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Cheney Free Press
Cheney , Washington
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August 26, 1982     Cheney Free Press
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August 26, 1982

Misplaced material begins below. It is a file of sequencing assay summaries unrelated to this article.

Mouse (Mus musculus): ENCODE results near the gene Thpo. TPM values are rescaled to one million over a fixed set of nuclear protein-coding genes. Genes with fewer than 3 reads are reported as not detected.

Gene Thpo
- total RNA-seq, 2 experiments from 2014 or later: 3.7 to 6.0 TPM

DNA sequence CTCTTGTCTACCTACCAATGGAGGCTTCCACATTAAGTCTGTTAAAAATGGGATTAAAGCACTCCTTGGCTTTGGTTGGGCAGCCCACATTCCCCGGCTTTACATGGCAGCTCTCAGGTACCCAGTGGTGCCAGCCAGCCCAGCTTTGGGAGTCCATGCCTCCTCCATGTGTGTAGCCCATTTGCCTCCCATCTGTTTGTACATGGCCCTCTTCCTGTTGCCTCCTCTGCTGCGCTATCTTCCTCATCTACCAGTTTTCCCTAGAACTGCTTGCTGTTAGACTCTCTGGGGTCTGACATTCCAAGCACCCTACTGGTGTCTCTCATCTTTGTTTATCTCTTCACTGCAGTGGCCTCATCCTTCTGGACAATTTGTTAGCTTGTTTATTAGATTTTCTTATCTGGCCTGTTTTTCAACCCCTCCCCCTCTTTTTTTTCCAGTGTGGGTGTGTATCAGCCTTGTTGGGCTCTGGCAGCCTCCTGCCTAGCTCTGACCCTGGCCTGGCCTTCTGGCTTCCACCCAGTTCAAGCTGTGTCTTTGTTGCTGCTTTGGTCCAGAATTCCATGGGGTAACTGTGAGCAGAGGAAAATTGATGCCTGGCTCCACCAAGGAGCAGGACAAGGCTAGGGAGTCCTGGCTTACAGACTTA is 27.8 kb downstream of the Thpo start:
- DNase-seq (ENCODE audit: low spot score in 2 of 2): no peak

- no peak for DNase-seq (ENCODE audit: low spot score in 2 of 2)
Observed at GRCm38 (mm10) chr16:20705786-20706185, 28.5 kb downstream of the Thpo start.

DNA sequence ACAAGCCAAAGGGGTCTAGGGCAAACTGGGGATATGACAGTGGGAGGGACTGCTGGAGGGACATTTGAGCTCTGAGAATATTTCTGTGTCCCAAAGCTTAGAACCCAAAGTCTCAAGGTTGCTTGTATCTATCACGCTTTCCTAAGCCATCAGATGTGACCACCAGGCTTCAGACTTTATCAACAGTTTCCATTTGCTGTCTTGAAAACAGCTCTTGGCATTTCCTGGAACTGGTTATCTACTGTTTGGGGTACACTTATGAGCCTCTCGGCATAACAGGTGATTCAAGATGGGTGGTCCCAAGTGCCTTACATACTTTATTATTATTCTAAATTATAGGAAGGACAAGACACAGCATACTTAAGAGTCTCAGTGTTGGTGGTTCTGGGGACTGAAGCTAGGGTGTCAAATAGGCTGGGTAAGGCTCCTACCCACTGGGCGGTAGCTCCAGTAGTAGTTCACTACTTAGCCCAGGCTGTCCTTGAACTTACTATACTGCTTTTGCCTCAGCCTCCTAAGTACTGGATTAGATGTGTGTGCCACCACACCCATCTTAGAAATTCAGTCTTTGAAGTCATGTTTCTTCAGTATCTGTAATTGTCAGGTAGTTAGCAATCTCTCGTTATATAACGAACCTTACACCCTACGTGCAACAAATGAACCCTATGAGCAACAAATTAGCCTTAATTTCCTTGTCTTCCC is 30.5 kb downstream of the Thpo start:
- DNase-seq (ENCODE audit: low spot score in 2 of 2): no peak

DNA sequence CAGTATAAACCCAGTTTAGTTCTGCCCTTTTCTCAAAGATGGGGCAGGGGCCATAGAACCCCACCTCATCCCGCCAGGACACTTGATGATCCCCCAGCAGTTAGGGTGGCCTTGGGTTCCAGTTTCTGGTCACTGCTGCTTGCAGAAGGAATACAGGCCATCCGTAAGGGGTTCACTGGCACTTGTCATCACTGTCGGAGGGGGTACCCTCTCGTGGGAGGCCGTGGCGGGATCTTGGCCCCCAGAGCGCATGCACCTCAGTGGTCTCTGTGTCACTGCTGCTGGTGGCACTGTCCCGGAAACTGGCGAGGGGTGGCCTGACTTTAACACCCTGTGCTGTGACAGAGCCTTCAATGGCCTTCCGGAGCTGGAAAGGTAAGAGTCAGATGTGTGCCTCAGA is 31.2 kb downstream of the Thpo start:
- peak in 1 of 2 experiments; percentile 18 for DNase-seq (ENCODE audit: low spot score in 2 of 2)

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Thursday, August 26, 1982 Cheney Free Press Wildlife Refuge agement enhances waterfowl productivity Page 1A tllU.un young signet cattails our airboat. As- Jack Hagan Smiling with relief grey-colored e's still alive," said switching off the as to allow rest of my film. he'll come up and the young :Still Unable to fly. It tried diving our from and Coot (mud- enough to band," and Wildlife he re-adjusted his start the grown Trumpeter we swung back 0 continue with the times a summer, the Turnbull Wild- Washington any lakes as part pro- y toward habits for that par- have an oppor- a green over the the lake's shore- lefuge, located but SOuth of Cheney, of basalt Originally estab- Pranklin D. Roose- 100-plus lakes, annually provide a grating producing over of various species of birds, including game birds and the 27-square- which are about species of water- rare Trumpeter area's greatest the first only native swan .Young Trumpe- to eStablishing a new the large birds. the Red Rocks Refuge, which Montana/Idaho of 1976. That feeding at Wins- resulting in the next 0t come back," a steady decline only two pair of which only nest. Long Lake, in the to hatch out a "Swans have trouble with fertility," commented Hagan as we loaded the airboat onto the trailer and prepared to bounce our way through the rough timber to the next lake to be surveyed. Driving along, Hagan commented on other dangers that threaten young and old swans--as well as other waterfowl in general. One mature male swan, he noted, was found dead a few years ago, the victim of an inflammed gizzard. Upon ex- amination by the refuge's biologists, James Rees, who currently is working out of Othello, Wash., for the Fish and Wildlife service, the swan was found to swim into "toolies" or other marsh grass, Once, Hagan recounted, a game official had to climb to the top of a nearby pine in order to radio directions to the men in the airboat. Although the men often were within a few yards of the big bird, they were unable to see it through the tall grass. Hagan has been located at Turnbull for almost five years, coming out of the Southeastern United States where, among other projects, he was involved in the Red Wolf Recovery Program. Now, instead of worrying about East- ern Timber Rattlers or alligators, he watches out for badgers and Hereford Young swan This young swan was the only such signet to hatch in the Turnbull Wildlife Refuge near Cheney this spring. The young bird and its parents reside on Long Lake within the refuge, with another pair also living on the south edge of the refuge. be full of staples and paperclips. "They pick up anything that is bright," said Hagan. In another instance, Young Adult Conservation Corps (YACC) workers on the refuge tried in vain to nurse back to health a young swan infested with birdlice. (Federal budget cuts have since put an end to the YACC program.) Last season, two pair of swan suc- cessfully hatched five young swans, but only three lived to migrate last fall. "Our biggest problem is getting the swans to return," noted Hagan, saying few of the swans produced at the refuge ever returned to nest themselves. Banding of the swans is done while the swans are molting and unable to fly. Once captured, they offer little resis- tance. The trick, though, is in cap- turing the swans. Using the airboat, the swans generally can be captured. Dif- ficulty occurs, though, when swans bulls, both of which have been known to chase an unsuspecting game biologist. Currently, the refuge is studying the effects of grazing within the refuge. Cattle are run in the areas otherwise restricted to human access. Fire roads are bulldozed throughout the refuge for fire-fighting purposes, as well as for general access for coyote and refuge personnel. Maintaining a refuge for waterfowl means carrying on a management program that includes the building of small dams, islands and other water-control structures. When marshes, over the course of many years, "silt up", Refuge Main- tenance Supervisor Shorty Cheerers takes his "cat" and starts cleaning out channels and making islands. The islands are important in providing nesting sites for geese and ducks, away from coyotes and the occassional pre- dation by raccoons, skunks and bad- gers. Hagan said it is thought that the coyotes help to keep the number of raccoons down. Trapping no longer is permitted in the marshes and probably would re- quire an environmental impact state- ment if it was, commented Hagan Thus, muskrats currently are at a high population level and show signs of stress. Hagen noted that several dead "rats" had been picked up by refuge volunteers, local residents who are willing to assist with many of the surveys and other work on the refuge. "They (the volunteers) are our un- sung heroes," said Hagan. Besides Hagen and Cheevers, the refuge's only other full-time staff person is Manager Don White. Part- time staff positions number only two and are held by Barry Whitehill and Dan Booth. As far as the waterfowl survey is concerned, Hagan said he looks for numbers and sizes of broods, recording his data into a tape recorder as he flys around the lake in his airboats. A total of 10 lakes surveyed by boat, and formulas are applied to generate popu- lation "trend" figures. Generally, duck population and pro- duction is up this year over last, according to Hagan, noting that water levels are higher this summer as the result of a return to a normal snowfall this past winter. Besides their interest in swans, the personnel at the Turnbull refuge are particularly interested in studying population of redhead ducks. Last year, according to Hagan, some 1,476 young redhead were produced. Redheads, he continued, are different than other ducks in that they tend to hatch their young in many of the refuge's smaller ponds. That accounted for why we saw but only one brood of young redheads on the three lakes we surveyed that particular morning. The one brood that was spotted consisted of ducklings that were but a few days old, which in early August means they may have a hard time if winter arrives early. Redheads generally move to the larger lakes after the young birds get older, Hagan said. Currently, the Ballinger marsh, located near Long Lake, is being re-excavated at the refuge. Ballinger is a seasonal meadow, 80 percent dry in most years by early August. After work is completed, Ballinger will become a semi-permanent lake, supporting aquatic vegetation. According to a marsh management plan written by Biologist Rees in 1980, Ballinger could enhance redhead production at the refuge. It already is bordered by two lakes that are producers of redheads and other diving ducks. "Based on past studies, this narsh could produce three to five broods of redheads annually, as well as other diving ducks, where none presently are produced," wrote Rees. Besides its works in managing marshes for waterfowl and surveying other wildlife common to the refuge, Turnbull Refuge managers also pro- vide an ecological education classroom for many school groups visiting from Cheney and other nearby communities. A public viewing trail in one portion of the refuge often is frequented by local bir0 groups and hikers. No picnicking is encouraged. Federation ulatory reform' threatens season pro- reform,, legislation seasons for waterfowl and bUnter interests, National Wildlife to its affiliate state and three Presi- the 4.2-million must "do every- Stop', passage of that "red tape" as- of regula- "but this far more than gut some of in the coun- reform bill is es- because raost damage-- eStablish hunting in the pre- the regula- because of their and environ- ;. This review, havoc with the seasons. As it of hunting only days of the seasons. to an already pro- delay or Hair said that a recent memoran- dtim circulated within the U.S. Depart- ment of the Interior details the harm to migratory bird bunting that could be caused by the bills, presenting, Hair said, "another compelling reason" to oppose the legislation. The Federation has asked other conservation organizations, including the Izaak Walton League of America, the Wildlife Management Institute, Ducks Unlimited, Inc., and the Inter- national Association of Game and Fish Agencies, to join in the effort to block the bills. The Senate has already passed a regulatory reform bill (S.1080). In the House of Representative, HR. 746, is awaiting action by the Rules Commit- tee before going to the full House for action. The establishment of hunting seasons begins with an extensive survey of migratory bird populations conducted by the governments of the United States, Canada and Mexico and by state conservation agencies. Consultations also are conducted with four separate state-federal flyway councils. Out of the process come determinations of bird populations and other species chara- teristics which are used to set bag limits and season lengths. Allowing Congress to review and perhaps change hunting season regula- tions could result in "all kinds of horror stories," said Hair. "Seasons could be delayed or closed altogether, bag limits could be tinkered with, and anti-hunting interests would have greater oppor- tunities to legally interfere with sea- sons," he said. "The adverse impacts- on wildlife and on sportsmen--could be substantial. And there's much doubt as to whether an ill-defined emergency provisions in these bills would over- come the large problems that exist." State to drop fish stamp State Game Director Frank Lockard has announced that the Game Depart- ment will recommend to the Game Commission that anglers not be re- quired to buy a $6 warmwater fishing stamp in 1983. The Commission will make a final decision on the matter at their August meeting in Spokane. Lockard said the decision to recommend the stamp not be implemented in 1963 was influenced greatly by the overwhelmingly nega- tive response to the stamp that surfaced at a series of public meet- ings held around the state earlier this year. "The warmwater stamp as passed by the State Legislature was not quite what we envisioned and not what the bass clubs wanted," said Lockard. The stamp idea originally had the support of fishing clubs. Lockard said the fee was set too high and it would not have been equitable to place an undue burden on warmwater anglers. '"In fairness to all anglers," he said, "our recommendation in August will be that no waters be designated (as requiring the stamp.)" Lockard said the department wanted more time to confer with the fishing clubs interested in the new stamp before coming back to the commission. The commissioners present at the Tacoma meeting agreed to defer any action on the warmwater stamp until the August meeting. Recording TURNBULL N.W.R. Jack Hagen, assistant manager st the Tumbull Wildlife Refuge, uses a tape recorder to record Information on duck broods while skimming lakes in an slrboat. Just ducky Plaza c photos by Tom Thrun Once thought to be rare, Trumpeter Swans slowly are increasing In Aladm and in refuges In the Western United States. Their small relative, the Whistling Swan, is more common and Increasing. This is a common sight on many of the secluded lakes on the TumbuII Wildlife Refuge. Some 16 to 17 species of waterfowl commonly are found within the refuge's 14,000 acres, with mallards, teal, redheads, coot (mudhen) and grebes having higher populations. Geese also are found in good numbers. National Hunting & Fishing Day September 25,1982